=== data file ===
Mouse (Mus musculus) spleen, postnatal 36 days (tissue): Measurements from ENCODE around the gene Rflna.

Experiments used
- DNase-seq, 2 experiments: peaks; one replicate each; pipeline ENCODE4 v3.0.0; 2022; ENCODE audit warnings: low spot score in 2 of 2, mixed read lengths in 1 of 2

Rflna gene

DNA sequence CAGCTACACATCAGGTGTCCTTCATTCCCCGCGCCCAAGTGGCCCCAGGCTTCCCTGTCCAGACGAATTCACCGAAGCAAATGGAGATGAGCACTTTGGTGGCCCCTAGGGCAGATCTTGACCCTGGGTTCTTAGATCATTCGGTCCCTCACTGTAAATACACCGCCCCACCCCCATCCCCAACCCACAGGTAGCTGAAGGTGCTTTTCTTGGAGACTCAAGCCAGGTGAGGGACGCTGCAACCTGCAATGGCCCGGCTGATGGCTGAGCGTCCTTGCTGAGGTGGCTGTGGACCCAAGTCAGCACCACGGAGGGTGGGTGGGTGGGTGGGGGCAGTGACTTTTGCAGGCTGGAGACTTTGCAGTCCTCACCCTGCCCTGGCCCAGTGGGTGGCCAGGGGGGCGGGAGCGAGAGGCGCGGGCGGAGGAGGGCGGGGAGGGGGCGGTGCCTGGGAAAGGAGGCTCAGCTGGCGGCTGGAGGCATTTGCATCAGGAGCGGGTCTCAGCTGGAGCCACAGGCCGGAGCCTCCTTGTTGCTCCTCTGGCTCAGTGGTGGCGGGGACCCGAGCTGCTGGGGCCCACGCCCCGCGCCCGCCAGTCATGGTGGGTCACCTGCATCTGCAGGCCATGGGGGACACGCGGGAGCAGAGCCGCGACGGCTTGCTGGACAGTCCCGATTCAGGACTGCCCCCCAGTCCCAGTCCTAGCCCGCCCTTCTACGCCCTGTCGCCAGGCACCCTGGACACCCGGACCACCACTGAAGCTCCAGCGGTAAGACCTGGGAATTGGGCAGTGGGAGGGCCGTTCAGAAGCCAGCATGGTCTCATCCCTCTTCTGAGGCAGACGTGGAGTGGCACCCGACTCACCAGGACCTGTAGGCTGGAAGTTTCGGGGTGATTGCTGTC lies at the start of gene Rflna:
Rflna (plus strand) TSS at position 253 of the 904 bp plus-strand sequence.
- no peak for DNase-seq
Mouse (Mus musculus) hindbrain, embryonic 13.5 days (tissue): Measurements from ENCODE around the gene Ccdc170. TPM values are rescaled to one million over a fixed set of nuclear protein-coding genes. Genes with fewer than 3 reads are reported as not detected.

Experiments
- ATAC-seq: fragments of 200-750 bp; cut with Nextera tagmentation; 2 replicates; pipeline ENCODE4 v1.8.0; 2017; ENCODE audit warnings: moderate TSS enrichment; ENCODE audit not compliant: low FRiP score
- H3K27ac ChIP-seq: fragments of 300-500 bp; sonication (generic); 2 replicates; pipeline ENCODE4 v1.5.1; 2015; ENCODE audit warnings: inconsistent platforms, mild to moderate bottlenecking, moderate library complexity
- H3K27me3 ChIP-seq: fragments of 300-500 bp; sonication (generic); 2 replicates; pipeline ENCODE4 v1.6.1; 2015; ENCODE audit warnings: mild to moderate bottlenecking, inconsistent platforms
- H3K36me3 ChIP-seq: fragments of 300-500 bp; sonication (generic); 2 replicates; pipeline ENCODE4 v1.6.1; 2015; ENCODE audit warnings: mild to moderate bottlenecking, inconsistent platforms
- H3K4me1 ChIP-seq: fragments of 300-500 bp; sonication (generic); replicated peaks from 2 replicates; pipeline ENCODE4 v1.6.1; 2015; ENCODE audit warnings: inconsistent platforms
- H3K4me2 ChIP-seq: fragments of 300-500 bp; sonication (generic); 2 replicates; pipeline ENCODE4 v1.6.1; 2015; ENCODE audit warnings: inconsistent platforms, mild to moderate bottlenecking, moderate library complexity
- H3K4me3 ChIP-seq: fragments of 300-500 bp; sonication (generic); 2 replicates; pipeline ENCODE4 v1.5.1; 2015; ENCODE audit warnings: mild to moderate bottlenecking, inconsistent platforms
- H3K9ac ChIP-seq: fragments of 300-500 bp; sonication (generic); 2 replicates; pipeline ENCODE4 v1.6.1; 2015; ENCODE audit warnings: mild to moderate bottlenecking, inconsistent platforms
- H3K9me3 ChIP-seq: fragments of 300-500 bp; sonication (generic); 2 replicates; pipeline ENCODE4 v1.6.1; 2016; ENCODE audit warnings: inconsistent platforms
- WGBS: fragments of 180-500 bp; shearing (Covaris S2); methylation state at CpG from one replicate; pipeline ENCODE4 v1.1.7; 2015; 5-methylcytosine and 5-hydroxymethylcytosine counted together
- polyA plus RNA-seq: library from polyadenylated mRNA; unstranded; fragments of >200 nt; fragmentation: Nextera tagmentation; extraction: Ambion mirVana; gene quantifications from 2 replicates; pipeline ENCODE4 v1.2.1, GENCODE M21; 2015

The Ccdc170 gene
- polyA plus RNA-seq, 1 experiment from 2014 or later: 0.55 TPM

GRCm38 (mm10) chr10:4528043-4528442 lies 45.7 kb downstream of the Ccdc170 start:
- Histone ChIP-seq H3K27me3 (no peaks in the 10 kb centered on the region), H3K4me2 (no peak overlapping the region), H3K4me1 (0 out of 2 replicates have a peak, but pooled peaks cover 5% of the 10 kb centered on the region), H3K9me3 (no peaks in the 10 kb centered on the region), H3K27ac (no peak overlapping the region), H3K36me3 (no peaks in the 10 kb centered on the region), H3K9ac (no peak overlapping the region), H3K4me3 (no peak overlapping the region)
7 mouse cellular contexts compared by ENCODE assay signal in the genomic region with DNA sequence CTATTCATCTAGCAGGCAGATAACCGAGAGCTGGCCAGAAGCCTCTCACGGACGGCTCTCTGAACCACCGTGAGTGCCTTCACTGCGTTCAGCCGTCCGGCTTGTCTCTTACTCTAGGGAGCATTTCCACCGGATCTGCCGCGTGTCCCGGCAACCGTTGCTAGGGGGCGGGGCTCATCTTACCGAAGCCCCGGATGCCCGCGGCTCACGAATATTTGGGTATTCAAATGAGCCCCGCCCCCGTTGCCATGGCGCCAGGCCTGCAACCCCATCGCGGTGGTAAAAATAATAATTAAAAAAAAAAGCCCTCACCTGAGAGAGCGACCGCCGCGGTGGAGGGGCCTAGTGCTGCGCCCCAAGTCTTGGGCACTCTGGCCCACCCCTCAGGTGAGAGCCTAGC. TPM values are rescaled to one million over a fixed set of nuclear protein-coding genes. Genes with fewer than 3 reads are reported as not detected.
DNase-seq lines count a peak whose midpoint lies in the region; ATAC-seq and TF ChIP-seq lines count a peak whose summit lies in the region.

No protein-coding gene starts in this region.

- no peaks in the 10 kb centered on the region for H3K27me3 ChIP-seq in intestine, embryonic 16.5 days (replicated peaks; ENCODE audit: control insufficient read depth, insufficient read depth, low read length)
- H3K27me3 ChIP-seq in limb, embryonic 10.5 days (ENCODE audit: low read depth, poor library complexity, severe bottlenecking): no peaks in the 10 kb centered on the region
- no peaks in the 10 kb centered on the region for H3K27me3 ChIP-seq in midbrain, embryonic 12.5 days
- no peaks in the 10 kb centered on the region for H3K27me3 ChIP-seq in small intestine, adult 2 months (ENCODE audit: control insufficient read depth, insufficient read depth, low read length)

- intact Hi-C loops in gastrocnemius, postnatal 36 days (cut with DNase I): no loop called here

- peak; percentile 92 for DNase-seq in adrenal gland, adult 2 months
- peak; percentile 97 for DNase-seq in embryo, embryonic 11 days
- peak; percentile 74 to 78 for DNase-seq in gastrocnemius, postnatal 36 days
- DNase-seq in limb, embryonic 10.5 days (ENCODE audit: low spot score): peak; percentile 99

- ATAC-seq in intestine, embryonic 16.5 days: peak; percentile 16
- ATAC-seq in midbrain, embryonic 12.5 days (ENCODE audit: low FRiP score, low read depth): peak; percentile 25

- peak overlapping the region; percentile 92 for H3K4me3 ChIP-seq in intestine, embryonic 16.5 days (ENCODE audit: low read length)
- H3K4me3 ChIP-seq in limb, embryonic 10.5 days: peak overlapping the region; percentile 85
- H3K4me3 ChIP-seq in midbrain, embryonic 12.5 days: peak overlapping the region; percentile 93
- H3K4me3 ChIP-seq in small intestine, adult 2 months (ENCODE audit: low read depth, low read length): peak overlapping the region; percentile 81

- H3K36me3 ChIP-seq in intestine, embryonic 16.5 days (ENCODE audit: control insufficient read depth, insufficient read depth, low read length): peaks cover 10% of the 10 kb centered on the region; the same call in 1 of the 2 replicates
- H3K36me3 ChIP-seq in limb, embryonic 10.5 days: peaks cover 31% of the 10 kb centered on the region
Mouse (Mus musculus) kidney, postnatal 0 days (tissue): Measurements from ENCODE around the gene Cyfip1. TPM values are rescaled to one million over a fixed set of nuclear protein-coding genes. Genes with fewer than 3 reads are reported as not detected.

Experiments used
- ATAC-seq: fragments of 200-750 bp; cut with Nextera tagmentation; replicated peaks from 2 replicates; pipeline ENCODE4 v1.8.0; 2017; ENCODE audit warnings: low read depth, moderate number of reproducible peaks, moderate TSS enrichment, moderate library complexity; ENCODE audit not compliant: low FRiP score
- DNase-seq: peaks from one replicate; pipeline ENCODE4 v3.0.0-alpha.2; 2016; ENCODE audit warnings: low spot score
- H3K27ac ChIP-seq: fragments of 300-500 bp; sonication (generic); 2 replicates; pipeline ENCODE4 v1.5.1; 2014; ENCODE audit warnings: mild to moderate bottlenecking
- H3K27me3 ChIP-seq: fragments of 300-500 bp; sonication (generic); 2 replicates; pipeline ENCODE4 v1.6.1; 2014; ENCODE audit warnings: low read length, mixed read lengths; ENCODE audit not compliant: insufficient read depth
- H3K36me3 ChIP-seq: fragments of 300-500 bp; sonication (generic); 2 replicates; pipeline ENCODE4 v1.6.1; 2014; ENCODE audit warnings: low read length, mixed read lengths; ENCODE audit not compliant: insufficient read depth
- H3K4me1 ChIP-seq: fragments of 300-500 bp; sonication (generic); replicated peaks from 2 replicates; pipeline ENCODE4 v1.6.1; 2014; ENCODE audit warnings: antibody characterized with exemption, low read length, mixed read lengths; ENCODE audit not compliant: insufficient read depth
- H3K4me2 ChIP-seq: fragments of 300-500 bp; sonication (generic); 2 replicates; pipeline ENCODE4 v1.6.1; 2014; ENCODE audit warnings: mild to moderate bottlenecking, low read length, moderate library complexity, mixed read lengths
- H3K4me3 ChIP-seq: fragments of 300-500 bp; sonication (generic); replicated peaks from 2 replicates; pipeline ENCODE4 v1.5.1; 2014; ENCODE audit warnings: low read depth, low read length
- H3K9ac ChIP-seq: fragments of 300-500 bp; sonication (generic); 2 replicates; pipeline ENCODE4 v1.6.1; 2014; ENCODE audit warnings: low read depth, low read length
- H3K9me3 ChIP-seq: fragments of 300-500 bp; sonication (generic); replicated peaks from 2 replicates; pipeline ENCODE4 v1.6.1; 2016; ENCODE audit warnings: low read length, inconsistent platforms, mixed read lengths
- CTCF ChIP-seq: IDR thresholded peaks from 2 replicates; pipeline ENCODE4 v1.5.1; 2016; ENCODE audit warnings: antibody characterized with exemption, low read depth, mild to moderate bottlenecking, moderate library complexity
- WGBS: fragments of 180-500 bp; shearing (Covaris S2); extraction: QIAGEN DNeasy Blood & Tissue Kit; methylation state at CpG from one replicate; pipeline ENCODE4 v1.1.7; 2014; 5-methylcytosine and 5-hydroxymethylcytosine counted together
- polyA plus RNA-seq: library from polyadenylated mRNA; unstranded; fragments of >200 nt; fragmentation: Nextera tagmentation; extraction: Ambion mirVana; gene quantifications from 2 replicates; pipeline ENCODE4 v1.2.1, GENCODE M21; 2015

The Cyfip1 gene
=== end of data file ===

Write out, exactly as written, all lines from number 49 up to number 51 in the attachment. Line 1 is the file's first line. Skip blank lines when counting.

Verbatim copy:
- H3K27ac ChIP-seq: fragments of 300-500 bp; sonication (generic); 2 replicates; pipeline ENCODE4 v1.5.1; 2014; ENCODE audit warnings: mild to moderate bottlenecking
- H3K27me3 ChIP-seq: fragments of 300-500 bp; sonication (generic); 2 replicates; pipeline ENCODE4 v1.6.1; 2014; ENCODE audit warnings: low read length, mixed read lengths; ENCODE audit not compliant: insufficient read depth
- H3K36me3 ChIP-seq: fragments of 300-500 bp; sonication (generic); 2 replicates; pipeline ENCODE4 v1.6.1; 2014; ENCODE audit warnings: low read length, mixed read lengths; ENCODE audit not compliant: insufficient read depth